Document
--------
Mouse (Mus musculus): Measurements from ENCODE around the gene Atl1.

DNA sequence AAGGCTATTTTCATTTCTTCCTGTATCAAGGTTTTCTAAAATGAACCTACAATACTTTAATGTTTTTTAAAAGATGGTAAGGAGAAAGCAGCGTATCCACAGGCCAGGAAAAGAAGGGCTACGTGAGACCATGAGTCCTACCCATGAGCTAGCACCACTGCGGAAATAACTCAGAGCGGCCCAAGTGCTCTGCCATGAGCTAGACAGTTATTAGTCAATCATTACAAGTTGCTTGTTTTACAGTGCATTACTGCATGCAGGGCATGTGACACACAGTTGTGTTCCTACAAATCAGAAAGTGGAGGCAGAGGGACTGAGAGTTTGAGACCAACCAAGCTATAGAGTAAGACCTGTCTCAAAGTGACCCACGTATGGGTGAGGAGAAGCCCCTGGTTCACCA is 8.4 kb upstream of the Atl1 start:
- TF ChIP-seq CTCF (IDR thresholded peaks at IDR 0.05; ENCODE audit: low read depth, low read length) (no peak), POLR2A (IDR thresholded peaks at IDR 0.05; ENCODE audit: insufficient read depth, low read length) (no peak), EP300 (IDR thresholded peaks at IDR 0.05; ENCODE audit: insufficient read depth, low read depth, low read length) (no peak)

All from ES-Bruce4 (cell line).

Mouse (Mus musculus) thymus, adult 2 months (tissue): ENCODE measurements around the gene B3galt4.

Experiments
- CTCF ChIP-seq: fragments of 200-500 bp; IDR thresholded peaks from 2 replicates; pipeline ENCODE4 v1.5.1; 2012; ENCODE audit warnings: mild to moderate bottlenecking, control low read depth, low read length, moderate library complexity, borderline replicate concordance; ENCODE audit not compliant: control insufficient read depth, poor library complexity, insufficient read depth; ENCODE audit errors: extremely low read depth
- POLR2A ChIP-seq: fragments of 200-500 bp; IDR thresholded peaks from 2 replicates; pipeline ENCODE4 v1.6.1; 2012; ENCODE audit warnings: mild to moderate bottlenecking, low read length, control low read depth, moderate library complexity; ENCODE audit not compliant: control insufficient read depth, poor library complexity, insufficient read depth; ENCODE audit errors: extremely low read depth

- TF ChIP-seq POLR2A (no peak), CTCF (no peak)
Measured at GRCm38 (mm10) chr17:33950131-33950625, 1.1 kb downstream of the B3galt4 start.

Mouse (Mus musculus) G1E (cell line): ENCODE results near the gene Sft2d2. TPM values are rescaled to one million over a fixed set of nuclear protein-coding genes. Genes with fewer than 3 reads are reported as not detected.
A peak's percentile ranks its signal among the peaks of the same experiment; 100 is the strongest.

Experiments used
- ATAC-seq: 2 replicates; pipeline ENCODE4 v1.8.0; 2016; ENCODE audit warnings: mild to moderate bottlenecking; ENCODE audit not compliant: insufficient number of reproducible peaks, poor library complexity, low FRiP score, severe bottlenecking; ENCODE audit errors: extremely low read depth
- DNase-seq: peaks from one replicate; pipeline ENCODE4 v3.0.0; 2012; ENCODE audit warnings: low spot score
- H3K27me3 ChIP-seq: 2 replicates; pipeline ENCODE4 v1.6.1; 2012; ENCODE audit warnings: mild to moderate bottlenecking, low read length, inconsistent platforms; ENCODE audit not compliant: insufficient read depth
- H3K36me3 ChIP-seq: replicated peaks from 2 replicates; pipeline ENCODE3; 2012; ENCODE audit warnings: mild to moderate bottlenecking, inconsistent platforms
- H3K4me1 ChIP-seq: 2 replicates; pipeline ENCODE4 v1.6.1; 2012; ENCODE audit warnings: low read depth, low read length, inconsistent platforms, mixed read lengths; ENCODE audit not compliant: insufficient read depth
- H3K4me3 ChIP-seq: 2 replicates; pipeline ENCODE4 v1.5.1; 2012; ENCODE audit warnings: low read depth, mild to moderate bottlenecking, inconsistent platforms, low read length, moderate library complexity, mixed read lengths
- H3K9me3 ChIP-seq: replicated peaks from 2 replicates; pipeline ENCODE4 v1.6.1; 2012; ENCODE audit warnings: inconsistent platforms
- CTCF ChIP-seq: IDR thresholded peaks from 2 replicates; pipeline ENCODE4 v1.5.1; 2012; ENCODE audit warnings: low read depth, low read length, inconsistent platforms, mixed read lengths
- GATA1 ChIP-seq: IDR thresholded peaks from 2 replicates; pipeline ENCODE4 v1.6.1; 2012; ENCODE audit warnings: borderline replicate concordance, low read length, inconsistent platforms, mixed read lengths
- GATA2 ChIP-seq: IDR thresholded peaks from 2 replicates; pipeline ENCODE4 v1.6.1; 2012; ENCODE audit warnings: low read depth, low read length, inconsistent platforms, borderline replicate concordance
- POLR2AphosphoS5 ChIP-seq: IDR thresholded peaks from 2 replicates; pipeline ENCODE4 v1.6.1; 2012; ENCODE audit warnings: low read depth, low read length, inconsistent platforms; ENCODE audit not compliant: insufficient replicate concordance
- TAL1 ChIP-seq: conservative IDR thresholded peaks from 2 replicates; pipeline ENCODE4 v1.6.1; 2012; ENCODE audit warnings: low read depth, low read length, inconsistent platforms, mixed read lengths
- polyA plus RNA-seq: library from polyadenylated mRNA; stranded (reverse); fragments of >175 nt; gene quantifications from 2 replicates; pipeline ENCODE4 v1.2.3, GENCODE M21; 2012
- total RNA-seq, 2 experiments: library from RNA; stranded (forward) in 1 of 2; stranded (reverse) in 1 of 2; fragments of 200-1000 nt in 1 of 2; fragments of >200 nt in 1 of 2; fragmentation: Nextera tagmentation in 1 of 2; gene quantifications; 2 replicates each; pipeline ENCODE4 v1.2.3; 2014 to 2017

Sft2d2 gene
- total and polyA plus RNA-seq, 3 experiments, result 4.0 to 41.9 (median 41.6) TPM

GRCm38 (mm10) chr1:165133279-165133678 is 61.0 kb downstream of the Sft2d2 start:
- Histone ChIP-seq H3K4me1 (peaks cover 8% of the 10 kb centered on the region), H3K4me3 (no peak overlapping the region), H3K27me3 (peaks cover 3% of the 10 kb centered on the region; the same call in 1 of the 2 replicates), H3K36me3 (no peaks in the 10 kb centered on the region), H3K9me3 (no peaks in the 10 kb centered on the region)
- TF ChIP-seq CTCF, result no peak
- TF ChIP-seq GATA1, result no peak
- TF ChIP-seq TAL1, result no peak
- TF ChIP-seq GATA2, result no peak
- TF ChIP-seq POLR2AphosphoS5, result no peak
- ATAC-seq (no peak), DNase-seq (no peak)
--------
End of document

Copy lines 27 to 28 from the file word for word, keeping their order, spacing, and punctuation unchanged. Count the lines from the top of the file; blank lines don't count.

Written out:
- total RNA-seq, 2 experiments: library from RNA; stranded (forward) in 1 of 2; stranded (reverse) in 1 of 2; fragments of 200-1000 nt in 1 of 2; fragments of >200 nt in 1 of 2; fragmentation: Nextera tagmentation in 1 of 2; gene quantifications; 2 replicates each; pipeline ENCODE4 v1.2.3; 2014 to 2017

Sft2d2 gene